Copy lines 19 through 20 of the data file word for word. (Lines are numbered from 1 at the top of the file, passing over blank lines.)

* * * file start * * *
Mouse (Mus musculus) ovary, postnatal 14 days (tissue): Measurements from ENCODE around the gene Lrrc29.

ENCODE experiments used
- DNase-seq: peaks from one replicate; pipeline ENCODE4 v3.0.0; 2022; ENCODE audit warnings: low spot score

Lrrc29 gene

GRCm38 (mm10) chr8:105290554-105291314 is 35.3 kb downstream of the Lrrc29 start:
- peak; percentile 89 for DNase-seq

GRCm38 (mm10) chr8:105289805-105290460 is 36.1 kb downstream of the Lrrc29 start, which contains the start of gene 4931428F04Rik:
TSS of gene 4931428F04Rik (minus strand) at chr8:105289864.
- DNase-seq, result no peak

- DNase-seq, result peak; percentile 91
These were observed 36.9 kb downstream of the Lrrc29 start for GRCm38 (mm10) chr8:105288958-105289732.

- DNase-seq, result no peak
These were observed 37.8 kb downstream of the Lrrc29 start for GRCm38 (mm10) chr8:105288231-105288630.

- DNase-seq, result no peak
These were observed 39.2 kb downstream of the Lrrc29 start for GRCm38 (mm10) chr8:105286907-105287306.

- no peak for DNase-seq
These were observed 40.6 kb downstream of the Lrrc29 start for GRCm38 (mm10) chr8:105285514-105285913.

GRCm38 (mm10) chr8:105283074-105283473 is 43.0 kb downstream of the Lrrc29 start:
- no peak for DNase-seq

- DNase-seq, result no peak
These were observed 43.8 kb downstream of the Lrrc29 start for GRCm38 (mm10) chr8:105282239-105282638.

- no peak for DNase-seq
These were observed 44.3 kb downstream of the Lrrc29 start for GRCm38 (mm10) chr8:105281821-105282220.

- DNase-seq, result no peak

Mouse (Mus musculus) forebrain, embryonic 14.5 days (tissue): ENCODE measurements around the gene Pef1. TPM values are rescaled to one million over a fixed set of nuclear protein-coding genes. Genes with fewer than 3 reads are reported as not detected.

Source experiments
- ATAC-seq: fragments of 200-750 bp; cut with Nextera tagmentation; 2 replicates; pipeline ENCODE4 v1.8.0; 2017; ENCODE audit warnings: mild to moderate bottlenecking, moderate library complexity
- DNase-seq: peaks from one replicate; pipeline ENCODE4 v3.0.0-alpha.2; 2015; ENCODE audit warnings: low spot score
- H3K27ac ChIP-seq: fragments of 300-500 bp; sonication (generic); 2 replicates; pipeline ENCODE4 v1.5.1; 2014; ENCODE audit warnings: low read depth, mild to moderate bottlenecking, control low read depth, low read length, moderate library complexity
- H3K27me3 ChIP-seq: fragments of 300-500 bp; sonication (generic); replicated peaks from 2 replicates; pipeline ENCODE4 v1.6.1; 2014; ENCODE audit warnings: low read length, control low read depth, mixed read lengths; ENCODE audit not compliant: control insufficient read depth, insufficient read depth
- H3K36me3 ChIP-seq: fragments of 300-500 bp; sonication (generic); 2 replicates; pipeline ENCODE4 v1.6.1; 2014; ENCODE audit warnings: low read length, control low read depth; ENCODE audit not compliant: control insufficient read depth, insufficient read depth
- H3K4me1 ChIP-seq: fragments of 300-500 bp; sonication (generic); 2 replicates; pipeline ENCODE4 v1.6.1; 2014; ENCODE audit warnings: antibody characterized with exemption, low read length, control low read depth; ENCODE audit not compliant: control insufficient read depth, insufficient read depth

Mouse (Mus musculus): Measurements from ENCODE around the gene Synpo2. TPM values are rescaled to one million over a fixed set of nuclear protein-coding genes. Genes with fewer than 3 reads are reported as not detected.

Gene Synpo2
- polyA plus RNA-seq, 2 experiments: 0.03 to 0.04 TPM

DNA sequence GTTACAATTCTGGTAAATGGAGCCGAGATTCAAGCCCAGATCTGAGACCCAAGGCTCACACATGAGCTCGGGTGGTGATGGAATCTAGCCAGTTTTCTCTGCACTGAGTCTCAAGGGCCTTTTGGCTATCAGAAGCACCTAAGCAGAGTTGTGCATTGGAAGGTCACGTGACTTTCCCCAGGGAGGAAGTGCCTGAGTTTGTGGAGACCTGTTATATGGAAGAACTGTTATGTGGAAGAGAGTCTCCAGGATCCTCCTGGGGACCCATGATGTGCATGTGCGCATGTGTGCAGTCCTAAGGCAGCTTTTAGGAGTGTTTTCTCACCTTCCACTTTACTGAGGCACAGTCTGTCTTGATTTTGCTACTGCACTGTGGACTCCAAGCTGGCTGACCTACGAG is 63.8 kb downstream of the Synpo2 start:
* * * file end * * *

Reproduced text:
- no peak for DNase-seq

- DNase-seq, result no peak